He said he would have strongly opposed the amendment had he been aware that it might contradict language in the Social Security Act, a copy of which had been sent to him by a reporter on Thursday.
Because the $25 limit came as a floor amendment, O’Donnell said, it wasn’t thoroughly vetted through the usual committee process.
“I hadn’t researched it enough,” he said. “If I had known now what I knew then I would have fought it stronger.”
At the time, O’Donnell raised concerns that the $25 limit might conflict with federal regulations and tried to offer an alternative number. He asked the amendment’s sponsor, Tyson, to withdraw her amendment, but she argued that the Senate should vote on it and then fix it in conference.
Despite his concern, O’Donnell voted for it and the amendment was successfully attached. The next day, the House signed off on the bill without ever going into conference.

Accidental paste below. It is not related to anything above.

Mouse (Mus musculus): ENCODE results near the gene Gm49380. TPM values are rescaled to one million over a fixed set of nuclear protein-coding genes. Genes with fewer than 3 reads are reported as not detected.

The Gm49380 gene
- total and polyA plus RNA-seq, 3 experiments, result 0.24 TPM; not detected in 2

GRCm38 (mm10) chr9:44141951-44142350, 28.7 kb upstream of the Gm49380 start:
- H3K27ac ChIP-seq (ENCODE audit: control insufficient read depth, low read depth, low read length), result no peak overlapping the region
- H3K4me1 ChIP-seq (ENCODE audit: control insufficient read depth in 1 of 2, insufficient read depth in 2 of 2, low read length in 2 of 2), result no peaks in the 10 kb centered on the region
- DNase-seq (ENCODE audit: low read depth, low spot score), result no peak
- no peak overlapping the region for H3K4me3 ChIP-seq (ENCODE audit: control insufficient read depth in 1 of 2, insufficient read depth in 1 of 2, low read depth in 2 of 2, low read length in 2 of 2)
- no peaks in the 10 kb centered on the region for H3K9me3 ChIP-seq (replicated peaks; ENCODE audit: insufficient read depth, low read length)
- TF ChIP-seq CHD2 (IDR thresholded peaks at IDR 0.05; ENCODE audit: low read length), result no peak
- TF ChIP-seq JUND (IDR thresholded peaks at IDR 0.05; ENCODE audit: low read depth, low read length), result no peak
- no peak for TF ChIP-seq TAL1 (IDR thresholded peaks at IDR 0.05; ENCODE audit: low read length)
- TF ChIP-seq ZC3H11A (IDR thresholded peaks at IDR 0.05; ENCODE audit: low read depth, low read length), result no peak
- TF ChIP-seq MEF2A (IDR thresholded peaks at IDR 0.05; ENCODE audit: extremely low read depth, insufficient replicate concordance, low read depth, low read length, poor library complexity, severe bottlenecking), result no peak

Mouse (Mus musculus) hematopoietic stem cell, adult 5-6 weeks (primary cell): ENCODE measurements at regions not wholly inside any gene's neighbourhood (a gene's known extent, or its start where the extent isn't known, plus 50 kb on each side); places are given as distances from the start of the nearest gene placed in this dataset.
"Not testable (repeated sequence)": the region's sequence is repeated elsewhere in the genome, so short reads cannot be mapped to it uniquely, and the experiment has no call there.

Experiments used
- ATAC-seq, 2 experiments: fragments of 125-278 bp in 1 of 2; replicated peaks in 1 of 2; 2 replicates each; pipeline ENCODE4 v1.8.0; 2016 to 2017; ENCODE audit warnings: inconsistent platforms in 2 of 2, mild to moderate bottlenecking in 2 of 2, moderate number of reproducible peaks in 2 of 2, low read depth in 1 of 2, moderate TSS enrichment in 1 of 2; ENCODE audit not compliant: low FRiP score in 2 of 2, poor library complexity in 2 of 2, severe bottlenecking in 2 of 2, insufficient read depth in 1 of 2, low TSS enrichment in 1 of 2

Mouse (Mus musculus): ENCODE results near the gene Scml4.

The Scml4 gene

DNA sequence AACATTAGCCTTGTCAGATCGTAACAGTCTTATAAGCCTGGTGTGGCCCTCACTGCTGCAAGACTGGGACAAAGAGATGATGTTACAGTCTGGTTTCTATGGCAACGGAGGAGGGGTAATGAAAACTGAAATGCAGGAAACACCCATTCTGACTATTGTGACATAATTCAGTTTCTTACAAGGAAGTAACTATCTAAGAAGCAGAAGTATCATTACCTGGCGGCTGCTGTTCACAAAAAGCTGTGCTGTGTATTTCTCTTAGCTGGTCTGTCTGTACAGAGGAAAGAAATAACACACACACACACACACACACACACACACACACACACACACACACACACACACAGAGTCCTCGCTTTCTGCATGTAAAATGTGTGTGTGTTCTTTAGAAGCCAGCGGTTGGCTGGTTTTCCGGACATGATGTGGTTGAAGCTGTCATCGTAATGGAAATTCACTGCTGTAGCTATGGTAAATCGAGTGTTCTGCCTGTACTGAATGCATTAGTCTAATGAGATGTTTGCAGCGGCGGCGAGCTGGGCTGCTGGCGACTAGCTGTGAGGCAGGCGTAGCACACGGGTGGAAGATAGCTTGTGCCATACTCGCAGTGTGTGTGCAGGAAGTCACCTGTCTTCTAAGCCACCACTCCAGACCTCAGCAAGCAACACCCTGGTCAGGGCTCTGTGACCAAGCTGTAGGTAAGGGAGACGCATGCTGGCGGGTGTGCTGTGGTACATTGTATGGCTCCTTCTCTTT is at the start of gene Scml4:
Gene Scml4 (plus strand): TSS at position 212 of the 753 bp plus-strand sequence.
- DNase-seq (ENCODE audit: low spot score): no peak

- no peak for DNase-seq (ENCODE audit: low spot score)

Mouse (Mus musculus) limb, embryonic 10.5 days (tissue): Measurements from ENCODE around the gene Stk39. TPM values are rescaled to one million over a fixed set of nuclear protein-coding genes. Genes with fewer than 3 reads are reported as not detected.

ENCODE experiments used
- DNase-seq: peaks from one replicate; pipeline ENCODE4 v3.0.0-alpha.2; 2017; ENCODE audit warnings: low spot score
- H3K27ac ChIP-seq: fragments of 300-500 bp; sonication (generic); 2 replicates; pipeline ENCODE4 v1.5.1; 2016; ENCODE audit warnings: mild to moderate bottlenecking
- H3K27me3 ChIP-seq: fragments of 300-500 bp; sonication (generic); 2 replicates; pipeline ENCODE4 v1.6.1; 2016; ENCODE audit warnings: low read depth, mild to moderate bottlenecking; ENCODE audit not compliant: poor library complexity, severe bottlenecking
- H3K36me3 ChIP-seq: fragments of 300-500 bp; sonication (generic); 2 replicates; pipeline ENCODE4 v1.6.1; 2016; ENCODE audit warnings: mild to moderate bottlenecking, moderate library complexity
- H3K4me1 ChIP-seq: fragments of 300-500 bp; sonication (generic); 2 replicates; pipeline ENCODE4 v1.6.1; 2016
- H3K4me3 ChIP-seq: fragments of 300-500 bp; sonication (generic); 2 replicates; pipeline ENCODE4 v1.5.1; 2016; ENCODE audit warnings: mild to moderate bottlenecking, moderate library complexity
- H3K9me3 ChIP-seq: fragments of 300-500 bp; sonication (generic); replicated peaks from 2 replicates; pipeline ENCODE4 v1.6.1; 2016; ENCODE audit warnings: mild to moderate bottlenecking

During six hours of contentious debate on the welfare overhaul, Democratic Sen. Oletha Faust-Goudeau of Wichita offered a compromise amendment that would have raised the limit to $50 from $25. It was voted down. O’Donnell was one of the only Republicans to support that amendment.
Faust-Goudeau said in an email on Friday that she would prefer to eliminate the limit, but she is willing to support O’Donnell’s compromise bill to fix the issue by increasing the maximum withdrawal to $60.
Tyson could not be reached for comment.
State Sen. Tom Holland, a Democrat from Baldwin City, Kan., said he would be interested in supporting any legislation that would reduce the barriers set up by the original welfare bill, which he said is “horrible the way it is.”